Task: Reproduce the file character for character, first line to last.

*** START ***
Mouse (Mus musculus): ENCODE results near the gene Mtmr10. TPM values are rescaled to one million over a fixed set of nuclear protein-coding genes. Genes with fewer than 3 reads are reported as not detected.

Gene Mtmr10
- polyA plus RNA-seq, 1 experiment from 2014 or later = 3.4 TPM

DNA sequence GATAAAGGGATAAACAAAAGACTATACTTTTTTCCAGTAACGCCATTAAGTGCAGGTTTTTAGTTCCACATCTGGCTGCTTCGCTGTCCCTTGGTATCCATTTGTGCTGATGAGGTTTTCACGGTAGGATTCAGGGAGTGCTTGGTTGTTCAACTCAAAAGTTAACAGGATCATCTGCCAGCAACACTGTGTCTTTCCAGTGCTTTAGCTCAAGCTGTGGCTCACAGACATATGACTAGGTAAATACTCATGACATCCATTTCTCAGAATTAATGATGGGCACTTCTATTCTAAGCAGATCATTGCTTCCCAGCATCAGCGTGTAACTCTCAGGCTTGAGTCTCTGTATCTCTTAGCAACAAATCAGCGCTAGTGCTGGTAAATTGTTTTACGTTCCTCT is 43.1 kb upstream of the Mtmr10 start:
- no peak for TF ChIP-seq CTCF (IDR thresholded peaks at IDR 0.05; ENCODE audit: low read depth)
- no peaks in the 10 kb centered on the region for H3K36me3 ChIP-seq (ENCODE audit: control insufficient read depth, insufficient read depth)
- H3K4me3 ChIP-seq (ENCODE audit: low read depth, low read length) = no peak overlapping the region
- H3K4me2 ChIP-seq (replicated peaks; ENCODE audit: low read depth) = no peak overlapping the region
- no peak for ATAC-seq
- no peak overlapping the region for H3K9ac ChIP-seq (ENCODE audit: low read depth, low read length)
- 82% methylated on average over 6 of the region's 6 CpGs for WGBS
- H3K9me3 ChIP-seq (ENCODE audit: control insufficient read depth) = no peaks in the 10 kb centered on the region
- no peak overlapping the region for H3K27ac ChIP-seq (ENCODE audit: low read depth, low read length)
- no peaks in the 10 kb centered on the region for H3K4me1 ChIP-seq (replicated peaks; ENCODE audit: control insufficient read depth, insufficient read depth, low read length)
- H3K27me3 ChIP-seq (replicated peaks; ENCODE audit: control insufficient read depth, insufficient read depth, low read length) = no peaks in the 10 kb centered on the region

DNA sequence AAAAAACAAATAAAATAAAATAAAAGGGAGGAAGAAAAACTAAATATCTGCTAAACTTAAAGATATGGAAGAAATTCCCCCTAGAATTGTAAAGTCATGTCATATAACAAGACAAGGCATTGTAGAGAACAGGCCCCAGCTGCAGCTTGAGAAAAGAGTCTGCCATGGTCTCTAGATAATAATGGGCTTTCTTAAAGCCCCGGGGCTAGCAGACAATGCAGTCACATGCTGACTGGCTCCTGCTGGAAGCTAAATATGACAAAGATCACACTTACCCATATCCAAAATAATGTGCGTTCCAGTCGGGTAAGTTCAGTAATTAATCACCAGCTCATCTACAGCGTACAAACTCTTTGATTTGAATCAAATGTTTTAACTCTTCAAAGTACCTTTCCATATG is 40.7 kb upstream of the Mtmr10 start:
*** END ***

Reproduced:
Mouse (Mus musculus): ENCODE results near the gene Mtmr10. TPM values are rescaled to one million over a fixed set of nuclear protein-coding genes. Genes with fewer than 3 reads are reported as not detected.

Gene Mtmr10
- polyA plus RNA-seq, 1 experiment from 2014 or later = 3.4 TPM

DNA sequence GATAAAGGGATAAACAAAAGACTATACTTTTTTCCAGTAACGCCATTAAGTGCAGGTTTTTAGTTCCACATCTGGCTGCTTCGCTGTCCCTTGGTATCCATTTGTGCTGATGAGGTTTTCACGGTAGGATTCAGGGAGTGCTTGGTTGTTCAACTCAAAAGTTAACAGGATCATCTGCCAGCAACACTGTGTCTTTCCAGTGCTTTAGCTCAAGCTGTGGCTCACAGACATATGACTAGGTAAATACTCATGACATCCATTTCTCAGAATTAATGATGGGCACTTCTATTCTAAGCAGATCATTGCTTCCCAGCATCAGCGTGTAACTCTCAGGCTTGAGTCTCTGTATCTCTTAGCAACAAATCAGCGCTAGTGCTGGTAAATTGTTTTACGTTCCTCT is 43.1 kb upstream of the Mtmr10 start:
- no peak for TF ChIP-seq CTCF (IDR thresholded peaks at IDR 0.05; ENCODE audit: low read depth)
- no peaks in the 10 kb centered on the region for H3K36me3 ChIP-seq (ENCODE audit: control insufficient read depth, insufficient read depth)
- H3K4me3 ChIP-seq (ENCODE audit: low read depth, low read length) = no peak overlapping the region
- H3K4me2 ChIP-seq (replicated peaks; ENCODE audit: low read depth) = no peak overlapping the region
- no peak for ATAC-seq
- no peak overlapping the region for H3K9ac ChIP-seq (ENCODE audit: low read depth, low read length)
- 82% methylated on average over 6 of the region's 6 CpGs for WGBS
- H3K9me3 ChIP-seq (ENCODE audit: control insufficient read depth) = no peaks in the 10 kb centered on the region
- no peak overlapping the region for H3K27ac ChIP-seq (ENCODE audit: low read depth, low read length)
- no peaks in the 10 kb centered on the region for H3K4me1 ChIP-seq (replicated peaks; ENCODE audit: control insufficient read depth, insufficient read depth, low read length)
- H3K27me3 ChIP-seq (replicated peaks; ENCODE audit: control insufficient read depth, insufficient read depth, low read length) = no peaks in the 10 kb centered on the region

DNA sequence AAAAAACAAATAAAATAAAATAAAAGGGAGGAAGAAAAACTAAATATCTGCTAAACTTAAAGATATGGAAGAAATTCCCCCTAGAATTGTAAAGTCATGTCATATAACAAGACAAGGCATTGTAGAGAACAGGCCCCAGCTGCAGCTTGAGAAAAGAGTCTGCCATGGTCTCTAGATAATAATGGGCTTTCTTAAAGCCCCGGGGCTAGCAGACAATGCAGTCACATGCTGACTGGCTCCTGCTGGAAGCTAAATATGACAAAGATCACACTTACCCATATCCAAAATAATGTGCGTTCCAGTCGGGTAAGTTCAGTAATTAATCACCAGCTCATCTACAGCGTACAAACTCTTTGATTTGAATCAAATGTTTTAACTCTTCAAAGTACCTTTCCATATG is 40.7 kb upstream of the Mtmr10 start: